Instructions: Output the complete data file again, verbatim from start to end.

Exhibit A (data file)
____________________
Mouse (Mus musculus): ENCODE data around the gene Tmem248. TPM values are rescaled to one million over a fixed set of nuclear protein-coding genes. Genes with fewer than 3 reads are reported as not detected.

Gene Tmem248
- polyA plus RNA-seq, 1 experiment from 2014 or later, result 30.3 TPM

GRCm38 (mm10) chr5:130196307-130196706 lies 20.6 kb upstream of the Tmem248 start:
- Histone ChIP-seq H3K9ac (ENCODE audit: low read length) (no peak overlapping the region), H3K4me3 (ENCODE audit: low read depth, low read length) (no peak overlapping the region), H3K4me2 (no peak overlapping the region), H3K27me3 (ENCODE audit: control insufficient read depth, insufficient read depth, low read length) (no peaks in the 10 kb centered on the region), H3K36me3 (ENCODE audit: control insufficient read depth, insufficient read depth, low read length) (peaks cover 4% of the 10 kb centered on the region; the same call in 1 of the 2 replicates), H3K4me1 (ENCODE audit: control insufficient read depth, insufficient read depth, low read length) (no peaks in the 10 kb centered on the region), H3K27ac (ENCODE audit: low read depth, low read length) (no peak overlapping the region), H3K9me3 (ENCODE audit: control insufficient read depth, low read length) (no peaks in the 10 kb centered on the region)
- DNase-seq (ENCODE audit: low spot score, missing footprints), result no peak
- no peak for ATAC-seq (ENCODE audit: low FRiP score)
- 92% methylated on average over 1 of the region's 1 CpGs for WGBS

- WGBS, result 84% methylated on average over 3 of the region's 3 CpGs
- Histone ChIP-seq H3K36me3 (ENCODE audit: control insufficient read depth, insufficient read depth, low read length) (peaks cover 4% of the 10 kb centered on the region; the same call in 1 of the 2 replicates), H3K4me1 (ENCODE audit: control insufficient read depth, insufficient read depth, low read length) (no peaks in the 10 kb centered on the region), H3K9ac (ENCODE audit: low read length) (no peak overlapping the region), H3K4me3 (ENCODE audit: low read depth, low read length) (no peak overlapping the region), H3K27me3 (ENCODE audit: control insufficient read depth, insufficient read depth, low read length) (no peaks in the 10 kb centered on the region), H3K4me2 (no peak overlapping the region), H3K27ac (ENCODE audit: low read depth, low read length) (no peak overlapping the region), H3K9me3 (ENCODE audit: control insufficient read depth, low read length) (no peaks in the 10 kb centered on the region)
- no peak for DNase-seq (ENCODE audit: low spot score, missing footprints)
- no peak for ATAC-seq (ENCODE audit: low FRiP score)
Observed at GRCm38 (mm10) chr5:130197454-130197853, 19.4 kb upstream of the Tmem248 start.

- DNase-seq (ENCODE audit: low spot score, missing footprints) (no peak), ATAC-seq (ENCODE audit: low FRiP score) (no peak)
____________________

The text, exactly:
Mouse (Mus musculus): ENCODE data around the gene Tmem248. TPM values are rescaled to one million over a fixed set of nuclear protein-coding genes. Genes with fewer than 3 reads are reported as not detected.

Gene Tmem248
- polyA plus RNA-seq, 1 experiment from 2014 or later, result 30.3 TPM

GRCm38 (mm10) chr5:130196307-130196706 lies 20.6 kb upstream of the Tmem248 start:
- Histone ChIP-seq H3K9ac (ENCODE audit: low read length) (no peak overlapping the region), H3K4me3 (ENCODE audit: low read depth, low read length) (no peak overlapping the region), H3K4me2 (no peak overlapping the region), H3K27me3 (ENCODE audit: control insufficient read depth, insufficient read depth, low read length) (no peaks in the 10 kb centered on the region), H3K36me3 (ENCODE audit: control insufficient read depth, insufficient read depth, low read length) (peaks cover 4% of the 10 kb centered on the region; the same call in 1 of the 2 replicates), H3K4me1 (ENCODE audit: control insufficient read depth, insufficient read depth, low read length) (no peaks in the 10 kb centered on the region), H3K27ac (ENCODE audit: low read depth, low read length) (no peak overlapping the region), H3K9me3 (ENCODE audit: control insufficient read depth, low read length) (no peaks in the 10 kb centered on the region)
- DNase-seq (ENCODE audit: low spot score, missing footprints), result no peak
- no peak for ATAC-seq (ENCODE audit: low FRiP score)
- 92% methylated on average over 1 of the region's 1 CpGs for WGBS

- WGBS, result 84% methylated on average over 3 of the region's 3 CpGs
- Histone ChIP-seq H3K36me3 (ENCODE audit: control insufficient read depth, insufficient read depth, low read length) (peaks cover 4% of the 10 kb centered on the region; the same call in 1 of the 2 replicates), H3K4me1 (ENCODE audit: control insufficient read depth, insufficient read depth, low read length) (no peaks in the 10 kb centered on the region), H3K9ac (ENCODE audit: low read length) (no peak overlapping the region), H3K4me3 (ENCODE audit: low read depth, low read length) (no peak overlapping the region), H3K27me3 (ENCODE audit: control insufficient read depth, insufficient read depth, low read length) (no peaks in the 10 kb centered on the region), H3K4me2 (no peak overlapping the region), H3K27ac (ENCODE audit: low read depth, low read length) (no peak overlapping the region), H3K9me3 (ENCODE audit: control insufficient read depth, low read length) (no peaks in the 10 kb centered on the region)
- no peak for DNase-seq (ENCODE audit: low spot score, missing footprints)
- no peak for ATAC-seq (ENCODE audit: low FRiP score)
Observed at GRCm38 (mm10) chr5:130197454-130197853, 19.4 kb upstream of the Tmem248 start.

- DNase-seq (ENCODE audit: low spot score, missing footprints) (no peak), ATAC-seq (ENCODE audit: low FRiP score) (no peak)